Even when the processes are loading the libraries from different paths, in different filesystems, in different containers? How does it page in data on demand if the first container that loaded the library is killed and its filesystem unloaded?

It's not easy to share libraries across containers, unless they can be built to share a base layer in a stacked union filesystem approach.

>Even when the processes are loading the libraries from different paths,

Well, in my original post (GGGP) I've defined "a library" as "a .so file" so what I can say is that the 872 distinct .so files used on my laptop will be shared among the different processes that use them.

If you assume the same library can be duplicated in two different .so files, then 872 is just an upper bound on the number of distinct libraries and further sharing could be done.

Eitherway, that is a significant amount of code sharing, which was the original question in this thread.

Why can’t the linker deduplicate libraries as they’re loaded?

kernel samepage merging already exists

Only if they're the same version (which using the older built-in package system all packages are likely built against the same version)...

If the containerised versions of apps all have different versions of dependencies (quite likely IMO as they'll have the freedom to), there won't be any sharing.

Or even different locations. (unless they're hardlinks, or COW files probably) If it's not the same block on the disk, it's going to be duplicated in cache - whether it's the same contents or not.

If the soname is the same between the duplicate copies, and another copy is in $LD_LIBRARY_PATH it shouldn't matter about location.

Do they mean speed of installing updates (compared to an RPM-based OS)?

I'm a fedora user and I just gave silverblue a try. The idea itself is great but in it's current state it's basically unusable for me.

A lot of application I use are command line based and are simply not available via flatpak. You have to install these via rpm-ostree but that requires a reboot every time you install anything.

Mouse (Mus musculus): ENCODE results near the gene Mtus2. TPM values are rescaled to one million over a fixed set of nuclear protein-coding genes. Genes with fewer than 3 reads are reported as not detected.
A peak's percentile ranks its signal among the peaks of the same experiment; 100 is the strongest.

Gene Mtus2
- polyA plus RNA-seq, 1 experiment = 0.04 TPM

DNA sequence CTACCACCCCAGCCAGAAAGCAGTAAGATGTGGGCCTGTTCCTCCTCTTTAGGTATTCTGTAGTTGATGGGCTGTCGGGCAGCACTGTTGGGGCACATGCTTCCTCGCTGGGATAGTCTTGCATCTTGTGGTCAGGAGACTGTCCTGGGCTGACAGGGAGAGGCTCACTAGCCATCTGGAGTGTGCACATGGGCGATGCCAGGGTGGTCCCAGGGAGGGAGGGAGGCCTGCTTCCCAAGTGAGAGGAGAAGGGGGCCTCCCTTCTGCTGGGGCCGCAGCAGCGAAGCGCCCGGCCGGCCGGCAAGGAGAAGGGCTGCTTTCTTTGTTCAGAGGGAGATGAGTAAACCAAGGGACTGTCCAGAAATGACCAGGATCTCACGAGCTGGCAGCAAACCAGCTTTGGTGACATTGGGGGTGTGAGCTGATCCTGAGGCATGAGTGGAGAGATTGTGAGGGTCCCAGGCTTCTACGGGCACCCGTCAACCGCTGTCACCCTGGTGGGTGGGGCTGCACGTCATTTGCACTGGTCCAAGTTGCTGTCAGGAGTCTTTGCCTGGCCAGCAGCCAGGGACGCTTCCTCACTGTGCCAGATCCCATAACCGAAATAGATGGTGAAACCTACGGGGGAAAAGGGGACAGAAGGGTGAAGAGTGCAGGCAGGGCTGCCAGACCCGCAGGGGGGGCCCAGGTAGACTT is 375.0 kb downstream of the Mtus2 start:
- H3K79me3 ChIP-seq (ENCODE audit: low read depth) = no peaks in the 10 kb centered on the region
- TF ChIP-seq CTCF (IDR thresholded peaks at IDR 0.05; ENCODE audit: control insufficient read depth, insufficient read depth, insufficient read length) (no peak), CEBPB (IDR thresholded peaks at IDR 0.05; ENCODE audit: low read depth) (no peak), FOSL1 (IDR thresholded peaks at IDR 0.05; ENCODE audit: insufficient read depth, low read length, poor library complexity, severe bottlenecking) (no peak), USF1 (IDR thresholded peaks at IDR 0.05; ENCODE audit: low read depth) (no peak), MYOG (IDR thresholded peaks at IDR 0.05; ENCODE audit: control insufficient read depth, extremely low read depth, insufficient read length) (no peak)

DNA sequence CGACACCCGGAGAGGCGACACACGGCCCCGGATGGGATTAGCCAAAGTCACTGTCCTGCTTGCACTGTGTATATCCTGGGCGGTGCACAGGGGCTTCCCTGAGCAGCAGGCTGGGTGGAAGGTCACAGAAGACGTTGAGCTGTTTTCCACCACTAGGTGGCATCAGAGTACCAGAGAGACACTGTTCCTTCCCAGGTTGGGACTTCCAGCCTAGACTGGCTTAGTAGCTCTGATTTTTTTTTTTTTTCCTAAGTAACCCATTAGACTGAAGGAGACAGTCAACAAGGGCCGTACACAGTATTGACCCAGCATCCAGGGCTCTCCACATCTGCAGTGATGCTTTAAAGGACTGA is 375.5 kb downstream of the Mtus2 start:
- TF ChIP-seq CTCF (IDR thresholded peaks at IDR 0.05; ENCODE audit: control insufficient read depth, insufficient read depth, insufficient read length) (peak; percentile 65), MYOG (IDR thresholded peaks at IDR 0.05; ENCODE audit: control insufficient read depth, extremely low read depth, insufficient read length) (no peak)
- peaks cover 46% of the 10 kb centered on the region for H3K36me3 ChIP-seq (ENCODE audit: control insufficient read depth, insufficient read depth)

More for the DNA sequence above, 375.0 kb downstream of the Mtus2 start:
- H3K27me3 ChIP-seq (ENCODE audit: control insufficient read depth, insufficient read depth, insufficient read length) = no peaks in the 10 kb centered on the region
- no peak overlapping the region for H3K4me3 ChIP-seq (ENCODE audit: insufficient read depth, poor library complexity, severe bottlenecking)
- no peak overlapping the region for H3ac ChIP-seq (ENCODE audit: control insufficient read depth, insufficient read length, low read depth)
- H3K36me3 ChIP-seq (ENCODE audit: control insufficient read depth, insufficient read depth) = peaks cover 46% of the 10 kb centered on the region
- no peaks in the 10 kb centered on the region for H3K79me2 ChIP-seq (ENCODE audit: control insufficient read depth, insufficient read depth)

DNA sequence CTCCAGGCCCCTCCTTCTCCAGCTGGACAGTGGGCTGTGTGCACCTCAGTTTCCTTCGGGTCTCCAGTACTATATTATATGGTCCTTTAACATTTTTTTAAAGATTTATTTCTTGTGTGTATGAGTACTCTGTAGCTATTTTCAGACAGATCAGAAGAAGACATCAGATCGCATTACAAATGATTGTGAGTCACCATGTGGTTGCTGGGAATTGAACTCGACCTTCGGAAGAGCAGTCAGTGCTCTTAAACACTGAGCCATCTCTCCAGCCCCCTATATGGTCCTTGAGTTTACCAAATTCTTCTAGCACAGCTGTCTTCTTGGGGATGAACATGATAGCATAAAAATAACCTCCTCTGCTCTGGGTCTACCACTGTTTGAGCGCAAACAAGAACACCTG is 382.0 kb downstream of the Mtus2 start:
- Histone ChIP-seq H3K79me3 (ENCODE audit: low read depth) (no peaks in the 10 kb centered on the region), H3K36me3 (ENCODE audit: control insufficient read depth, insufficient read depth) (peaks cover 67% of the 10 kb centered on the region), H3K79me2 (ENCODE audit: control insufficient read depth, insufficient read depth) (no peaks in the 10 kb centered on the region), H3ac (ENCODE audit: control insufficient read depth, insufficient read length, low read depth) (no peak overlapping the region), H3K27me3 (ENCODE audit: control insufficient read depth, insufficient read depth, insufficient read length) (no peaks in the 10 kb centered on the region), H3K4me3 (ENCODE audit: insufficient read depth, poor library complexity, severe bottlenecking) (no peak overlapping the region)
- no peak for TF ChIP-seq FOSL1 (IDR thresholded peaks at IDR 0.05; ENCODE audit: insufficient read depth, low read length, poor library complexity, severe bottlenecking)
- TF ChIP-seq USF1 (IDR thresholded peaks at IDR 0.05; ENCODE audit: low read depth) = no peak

Moreover many GUI applications that are available in the fedora repos are simply not packaged as flatpaks and either require rpm-ostree and a subsequent reboot or adding a third party repository like flathub. I really don't want to give up fedoras mostly excellent repos to rely on some badly packaged, possibly malicious container.

After not being able to find my preffered media player mpv, I settled for VLC from flathub. It installed just fine but video playback was completely broken, VLC installed via rpm-ostree worked.

I also don't understand how you are supposed to install patent encumbered codecs for firefox. Usually this is solved by adding the rpmfusion repos but with firefox being installed via a flatpak from the fedora repos, this obviously does not work.

I'll probably check this out again in ~2 years and see if it's any better.

For development workflows, command line applications and such, I think you're supposed to go the container route via Toolbox. So you will have dnf etc.

This is great, especially for atomic update and rollback of the OS. I remember a particular painful instance of OS upgrade. I did the yum update command in the login shell and forgot to do it in a screen session. The login shell got killed after a period of inactivity, in the middle of the OS update. Afterward the OS was beyond repair; couldn't roll back or move forward. Had to reinstall.

I wished something like silverblue existed back then.

Flatpaking all the things? I'm not sure why there is this push for Linux to have the "download and double click" install experience of windows / Mac. Convenient to install sure, but as a user its a nightmare to maintain/update.

All people on Linux really need is an xdg-open standard for opening a package manager / running an install command.

They are updated and maintained automatically, even if your distro isn't.

What do you mean by 'maintained' automatically? Many flatpaks use their own custom compiled dependencies that are outdated. I took a frequently-used dependency used to decode untrusted data (ffmpeg). Many Flatpaks on Flathub use outdated ffmpeg versions. Some examples:

- VLC ships with a slightly older version of ffmpeg (4.1.3) with two known CVEs:


- MakeMKV uses an outdated ffmpeg (4.1.0), which has several known CVEs:


- Openshot uses an outdated ffmpeg (4.0.3) which has several known CVEs:


This is what you get when every application ships custom dependencies, rather than having a consistent package set.

(I like the idea of Flatpak, but I think it hasn't found its optimum yet in terms of dependency management.)

Blindly updating ffmpeg without the app being tested for it is a recipe for disaster -- ffmpeg has made API breaks in the past, and that meant that when an ffmpeg system update was required, all projects depending on it would need to upgrade to the new API.